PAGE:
Paragraph about Los Angelos
Paragraph about Present Day.
What is this American Dream that individuals are searching for? For most it is typically represented buying a home, and having a job to provide for living needs. Most Americans have their home and job as their greatest asset. It provides the means for a family and everyday life.
There are really no characteristics that have not been discriminated against in our society. However, with many challenges still in place, race and opportunity, although slightly improved continues to remain unequal and sadly the gap grows.
Urban history has really been simply put, moving people to solve problems but perhaps instead of looking at it so simplistically individuals should evaluate the roots to it all in racism. Why do people only try to make move when there are people of color and poor? Why do individuals restrict those with language barriers and cultural differences? How has it become normal to take privilege over time for middle class whites when it is clear as day that it still continues in our lives? Who are these city planners? Has anyone ever looked at their racial bias in their decision-making? Is it even possible after all of this progression and growth that we still in 2018 remain stuck in the racist theme of city planning. Our misconception of race masked behind our government and others has fueled the fire to many aspects of our world. City planners, the government, realtors and many others, have played a key role in creating structural barriers and ethnic issues that make racial inequalities in housing, jobs, and our everyday life still persistent today. In due time one can only hope our perceptions of people change all based on views of race.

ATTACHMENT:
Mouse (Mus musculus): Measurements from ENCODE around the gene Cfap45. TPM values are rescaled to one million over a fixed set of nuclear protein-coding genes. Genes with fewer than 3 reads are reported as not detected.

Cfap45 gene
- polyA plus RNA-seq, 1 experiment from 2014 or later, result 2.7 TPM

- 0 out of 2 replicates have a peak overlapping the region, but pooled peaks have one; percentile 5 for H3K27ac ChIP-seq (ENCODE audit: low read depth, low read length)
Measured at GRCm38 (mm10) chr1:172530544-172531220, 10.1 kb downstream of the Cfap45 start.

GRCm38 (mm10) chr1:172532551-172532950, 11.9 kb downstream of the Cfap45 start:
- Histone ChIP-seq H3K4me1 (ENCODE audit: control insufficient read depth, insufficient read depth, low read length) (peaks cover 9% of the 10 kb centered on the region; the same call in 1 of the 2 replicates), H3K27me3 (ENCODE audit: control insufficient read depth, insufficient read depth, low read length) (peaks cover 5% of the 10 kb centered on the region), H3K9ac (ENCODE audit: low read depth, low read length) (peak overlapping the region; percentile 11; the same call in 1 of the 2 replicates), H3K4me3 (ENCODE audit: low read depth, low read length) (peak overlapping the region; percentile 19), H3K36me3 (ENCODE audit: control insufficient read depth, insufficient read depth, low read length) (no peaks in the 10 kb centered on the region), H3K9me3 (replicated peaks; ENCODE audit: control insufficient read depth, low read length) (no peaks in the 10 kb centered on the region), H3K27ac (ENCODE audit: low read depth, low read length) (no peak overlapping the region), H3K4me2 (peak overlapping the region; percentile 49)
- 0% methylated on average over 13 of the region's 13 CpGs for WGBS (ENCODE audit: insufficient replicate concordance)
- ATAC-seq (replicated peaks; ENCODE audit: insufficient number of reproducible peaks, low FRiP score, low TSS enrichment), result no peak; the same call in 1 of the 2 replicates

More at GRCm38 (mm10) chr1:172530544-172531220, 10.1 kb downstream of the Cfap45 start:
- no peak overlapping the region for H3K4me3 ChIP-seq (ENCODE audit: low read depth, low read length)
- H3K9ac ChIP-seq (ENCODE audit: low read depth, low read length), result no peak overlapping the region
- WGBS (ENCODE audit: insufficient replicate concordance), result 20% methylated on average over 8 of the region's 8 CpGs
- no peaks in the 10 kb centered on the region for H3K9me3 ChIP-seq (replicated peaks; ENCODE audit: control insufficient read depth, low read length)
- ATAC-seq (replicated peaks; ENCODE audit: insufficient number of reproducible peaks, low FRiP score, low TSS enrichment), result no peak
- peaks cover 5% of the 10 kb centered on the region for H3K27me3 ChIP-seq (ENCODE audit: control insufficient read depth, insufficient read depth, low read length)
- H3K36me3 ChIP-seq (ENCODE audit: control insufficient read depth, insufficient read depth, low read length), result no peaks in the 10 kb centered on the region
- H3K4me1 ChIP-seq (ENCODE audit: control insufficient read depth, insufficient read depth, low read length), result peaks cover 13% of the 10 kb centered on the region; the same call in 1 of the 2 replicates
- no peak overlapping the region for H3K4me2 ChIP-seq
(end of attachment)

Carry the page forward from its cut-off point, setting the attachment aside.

Steven H. Corey and Lisa Krissoff Boehm, The American Urban Reader History and Theory (Nueva York: Routledge, 2011). 71 James K. Hogue, Uncivil War: Five New Orleans Street Battles and the Rise and Fall of Radical Reconstruction (Baton Rouge: Louisiana State University Press, 2011). 3Kenneth T. Jackson, Crabgrass Frontier: The Suburbanization of America (New York: Oxford University Press, 1985). 4PATRICK SHARKEY, UNEASY PEACE: The Great Crime Decline, the Renewal of City Life, and the next War on Violence (S.l.: W W NORTON, 2019).